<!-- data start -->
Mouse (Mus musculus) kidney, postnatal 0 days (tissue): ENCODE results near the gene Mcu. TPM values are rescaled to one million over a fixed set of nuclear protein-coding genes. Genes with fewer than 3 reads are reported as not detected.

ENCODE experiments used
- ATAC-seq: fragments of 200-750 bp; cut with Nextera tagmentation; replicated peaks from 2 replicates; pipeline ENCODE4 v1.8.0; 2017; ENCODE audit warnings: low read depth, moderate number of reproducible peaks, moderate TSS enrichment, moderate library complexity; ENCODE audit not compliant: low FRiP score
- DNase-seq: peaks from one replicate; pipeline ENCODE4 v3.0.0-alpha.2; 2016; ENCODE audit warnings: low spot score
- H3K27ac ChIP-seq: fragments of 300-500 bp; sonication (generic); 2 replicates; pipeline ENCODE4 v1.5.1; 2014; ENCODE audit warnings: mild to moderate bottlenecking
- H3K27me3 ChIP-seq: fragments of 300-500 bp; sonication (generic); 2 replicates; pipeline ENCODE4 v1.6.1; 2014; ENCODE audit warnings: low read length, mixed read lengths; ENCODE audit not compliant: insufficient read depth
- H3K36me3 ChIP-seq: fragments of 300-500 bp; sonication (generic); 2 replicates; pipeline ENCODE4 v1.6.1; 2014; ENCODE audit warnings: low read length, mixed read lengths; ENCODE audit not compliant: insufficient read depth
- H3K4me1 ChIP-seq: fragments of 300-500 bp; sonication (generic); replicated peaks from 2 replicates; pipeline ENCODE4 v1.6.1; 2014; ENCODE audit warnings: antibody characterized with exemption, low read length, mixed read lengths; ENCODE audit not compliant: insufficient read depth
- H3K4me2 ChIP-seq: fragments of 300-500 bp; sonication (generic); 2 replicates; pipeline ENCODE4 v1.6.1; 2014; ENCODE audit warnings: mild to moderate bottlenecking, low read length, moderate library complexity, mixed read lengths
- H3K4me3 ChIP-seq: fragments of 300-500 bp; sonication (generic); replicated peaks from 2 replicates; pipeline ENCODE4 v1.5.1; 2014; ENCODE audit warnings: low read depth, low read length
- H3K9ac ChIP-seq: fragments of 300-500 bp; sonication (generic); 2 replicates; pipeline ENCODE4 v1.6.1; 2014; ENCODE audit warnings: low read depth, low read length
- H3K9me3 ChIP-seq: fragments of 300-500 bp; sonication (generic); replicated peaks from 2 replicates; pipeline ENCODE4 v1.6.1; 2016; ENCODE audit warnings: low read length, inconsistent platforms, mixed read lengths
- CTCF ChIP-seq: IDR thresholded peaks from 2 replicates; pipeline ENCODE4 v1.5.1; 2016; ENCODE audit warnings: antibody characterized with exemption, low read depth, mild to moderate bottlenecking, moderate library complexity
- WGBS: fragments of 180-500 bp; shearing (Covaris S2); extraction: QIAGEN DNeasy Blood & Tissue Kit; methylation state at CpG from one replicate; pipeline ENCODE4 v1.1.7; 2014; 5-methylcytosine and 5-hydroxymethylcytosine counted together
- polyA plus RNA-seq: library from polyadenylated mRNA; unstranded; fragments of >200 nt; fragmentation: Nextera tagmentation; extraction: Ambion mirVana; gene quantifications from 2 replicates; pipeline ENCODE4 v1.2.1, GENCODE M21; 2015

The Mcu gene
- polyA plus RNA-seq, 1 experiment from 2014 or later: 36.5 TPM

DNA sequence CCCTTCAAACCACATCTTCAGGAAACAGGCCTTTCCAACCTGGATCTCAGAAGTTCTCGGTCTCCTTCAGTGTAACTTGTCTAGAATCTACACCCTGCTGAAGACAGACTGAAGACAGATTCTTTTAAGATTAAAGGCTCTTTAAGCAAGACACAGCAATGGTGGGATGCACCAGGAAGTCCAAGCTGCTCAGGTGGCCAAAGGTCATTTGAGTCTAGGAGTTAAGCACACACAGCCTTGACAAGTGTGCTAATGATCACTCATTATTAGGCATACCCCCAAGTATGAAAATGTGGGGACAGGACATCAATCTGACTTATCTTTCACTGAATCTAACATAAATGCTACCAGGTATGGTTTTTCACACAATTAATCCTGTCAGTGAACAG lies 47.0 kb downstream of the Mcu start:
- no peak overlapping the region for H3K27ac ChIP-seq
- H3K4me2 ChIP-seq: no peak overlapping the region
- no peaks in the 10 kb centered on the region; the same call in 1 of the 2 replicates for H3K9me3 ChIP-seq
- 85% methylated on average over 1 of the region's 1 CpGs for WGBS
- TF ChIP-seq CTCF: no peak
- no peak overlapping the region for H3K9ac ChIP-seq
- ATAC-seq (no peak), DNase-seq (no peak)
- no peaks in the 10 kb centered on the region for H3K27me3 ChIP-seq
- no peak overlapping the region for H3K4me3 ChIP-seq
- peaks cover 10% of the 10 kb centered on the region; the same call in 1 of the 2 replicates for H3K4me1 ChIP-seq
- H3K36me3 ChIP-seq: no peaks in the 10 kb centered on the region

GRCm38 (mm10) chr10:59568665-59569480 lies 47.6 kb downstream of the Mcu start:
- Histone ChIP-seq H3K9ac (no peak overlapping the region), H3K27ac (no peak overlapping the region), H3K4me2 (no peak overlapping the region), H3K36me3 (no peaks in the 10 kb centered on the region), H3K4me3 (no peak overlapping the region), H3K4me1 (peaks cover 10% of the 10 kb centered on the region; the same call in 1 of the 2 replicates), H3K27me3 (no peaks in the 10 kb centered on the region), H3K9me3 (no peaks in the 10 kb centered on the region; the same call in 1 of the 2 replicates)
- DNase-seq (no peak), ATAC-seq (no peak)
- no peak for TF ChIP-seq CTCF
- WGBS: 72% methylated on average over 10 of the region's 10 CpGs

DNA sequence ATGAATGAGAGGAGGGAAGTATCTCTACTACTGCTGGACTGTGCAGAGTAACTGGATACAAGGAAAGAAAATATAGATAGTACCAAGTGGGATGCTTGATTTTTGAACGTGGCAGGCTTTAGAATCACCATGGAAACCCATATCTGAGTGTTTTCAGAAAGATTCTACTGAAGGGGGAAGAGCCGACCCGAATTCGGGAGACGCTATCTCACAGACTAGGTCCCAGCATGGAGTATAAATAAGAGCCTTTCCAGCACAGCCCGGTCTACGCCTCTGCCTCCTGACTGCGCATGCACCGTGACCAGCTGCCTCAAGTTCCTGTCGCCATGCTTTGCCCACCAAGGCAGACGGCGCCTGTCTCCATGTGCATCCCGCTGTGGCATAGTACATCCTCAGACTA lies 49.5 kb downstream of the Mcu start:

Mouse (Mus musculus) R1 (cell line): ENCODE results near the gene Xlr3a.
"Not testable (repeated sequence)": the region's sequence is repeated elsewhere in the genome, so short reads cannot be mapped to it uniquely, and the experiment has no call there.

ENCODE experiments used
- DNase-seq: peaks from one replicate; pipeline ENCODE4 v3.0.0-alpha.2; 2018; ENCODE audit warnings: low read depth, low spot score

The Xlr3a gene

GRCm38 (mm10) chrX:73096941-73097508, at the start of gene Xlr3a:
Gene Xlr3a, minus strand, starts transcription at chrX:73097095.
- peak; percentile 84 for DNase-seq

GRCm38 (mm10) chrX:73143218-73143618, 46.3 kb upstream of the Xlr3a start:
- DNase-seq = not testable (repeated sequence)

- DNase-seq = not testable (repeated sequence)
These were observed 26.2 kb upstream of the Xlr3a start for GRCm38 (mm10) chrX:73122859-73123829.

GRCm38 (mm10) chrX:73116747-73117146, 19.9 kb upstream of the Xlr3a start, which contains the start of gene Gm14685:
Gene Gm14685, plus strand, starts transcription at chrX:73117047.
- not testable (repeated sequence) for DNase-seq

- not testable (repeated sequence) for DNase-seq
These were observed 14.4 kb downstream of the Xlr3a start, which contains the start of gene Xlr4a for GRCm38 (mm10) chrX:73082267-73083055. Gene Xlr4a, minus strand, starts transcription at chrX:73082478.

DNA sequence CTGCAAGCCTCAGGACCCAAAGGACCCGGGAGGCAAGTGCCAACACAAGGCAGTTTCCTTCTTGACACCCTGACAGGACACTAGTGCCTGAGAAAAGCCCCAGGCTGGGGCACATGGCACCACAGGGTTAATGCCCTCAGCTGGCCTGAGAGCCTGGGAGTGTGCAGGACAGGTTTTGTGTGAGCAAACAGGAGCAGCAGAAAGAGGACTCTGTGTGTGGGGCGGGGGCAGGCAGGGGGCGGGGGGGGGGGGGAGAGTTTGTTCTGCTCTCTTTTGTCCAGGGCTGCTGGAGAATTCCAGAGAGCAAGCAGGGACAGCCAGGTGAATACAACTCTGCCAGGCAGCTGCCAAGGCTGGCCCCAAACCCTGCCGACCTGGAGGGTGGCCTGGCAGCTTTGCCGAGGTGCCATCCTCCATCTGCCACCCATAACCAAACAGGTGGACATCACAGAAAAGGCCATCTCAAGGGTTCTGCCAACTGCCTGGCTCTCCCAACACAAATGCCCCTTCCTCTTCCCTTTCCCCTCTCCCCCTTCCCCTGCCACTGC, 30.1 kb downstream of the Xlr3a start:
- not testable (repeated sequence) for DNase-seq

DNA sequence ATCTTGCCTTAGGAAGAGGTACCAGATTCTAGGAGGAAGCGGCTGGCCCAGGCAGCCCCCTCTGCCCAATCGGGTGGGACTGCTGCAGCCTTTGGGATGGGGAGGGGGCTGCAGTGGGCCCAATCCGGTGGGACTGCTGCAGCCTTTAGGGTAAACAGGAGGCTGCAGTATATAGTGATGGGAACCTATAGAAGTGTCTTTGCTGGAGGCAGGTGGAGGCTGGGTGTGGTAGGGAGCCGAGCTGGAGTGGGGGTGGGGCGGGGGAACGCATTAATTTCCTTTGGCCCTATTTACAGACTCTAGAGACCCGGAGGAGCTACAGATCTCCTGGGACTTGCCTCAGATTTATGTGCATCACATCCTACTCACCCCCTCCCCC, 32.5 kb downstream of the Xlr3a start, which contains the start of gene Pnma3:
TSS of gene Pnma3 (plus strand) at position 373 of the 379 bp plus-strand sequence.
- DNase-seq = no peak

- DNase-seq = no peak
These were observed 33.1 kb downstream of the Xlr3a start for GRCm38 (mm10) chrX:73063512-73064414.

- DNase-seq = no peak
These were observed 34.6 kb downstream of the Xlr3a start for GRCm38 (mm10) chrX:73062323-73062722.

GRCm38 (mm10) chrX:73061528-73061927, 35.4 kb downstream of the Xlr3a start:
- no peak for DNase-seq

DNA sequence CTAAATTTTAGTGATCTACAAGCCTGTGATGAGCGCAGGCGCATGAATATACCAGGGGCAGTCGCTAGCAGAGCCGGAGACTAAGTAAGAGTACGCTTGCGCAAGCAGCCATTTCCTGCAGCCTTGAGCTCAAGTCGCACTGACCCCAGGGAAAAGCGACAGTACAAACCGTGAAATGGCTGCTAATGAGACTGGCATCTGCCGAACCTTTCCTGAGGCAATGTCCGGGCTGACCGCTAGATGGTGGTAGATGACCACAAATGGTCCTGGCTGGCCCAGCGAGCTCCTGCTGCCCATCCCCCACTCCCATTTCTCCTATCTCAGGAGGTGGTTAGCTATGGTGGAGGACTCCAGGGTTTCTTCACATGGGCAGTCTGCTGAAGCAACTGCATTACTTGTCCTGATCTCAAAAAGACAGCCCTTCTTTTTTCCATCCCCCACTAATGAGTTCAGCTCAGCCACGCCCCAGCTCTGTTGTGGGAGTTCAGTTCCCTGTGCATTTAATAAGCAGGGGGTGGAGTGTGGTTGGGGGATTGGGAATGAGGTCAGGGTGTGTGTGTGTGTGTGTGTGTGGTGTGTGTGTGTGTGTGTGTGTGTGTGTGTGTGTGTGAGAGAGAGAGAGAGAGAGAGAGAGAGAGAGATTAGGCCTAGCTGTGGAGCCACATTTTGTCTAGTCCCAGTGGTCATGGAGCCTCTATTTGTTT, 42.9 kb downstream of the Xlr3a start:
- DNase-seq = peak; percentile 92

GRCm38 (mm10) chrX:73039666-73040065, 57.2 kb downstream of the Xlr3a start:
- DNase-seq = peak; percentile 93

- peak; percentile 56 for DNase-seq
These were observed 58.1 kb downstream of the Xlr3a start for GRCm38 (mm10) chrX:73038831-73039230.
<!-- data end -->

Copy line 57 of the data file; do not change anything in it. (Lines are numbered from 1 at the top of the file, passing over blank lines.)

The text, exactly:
- DNase-seq = no peak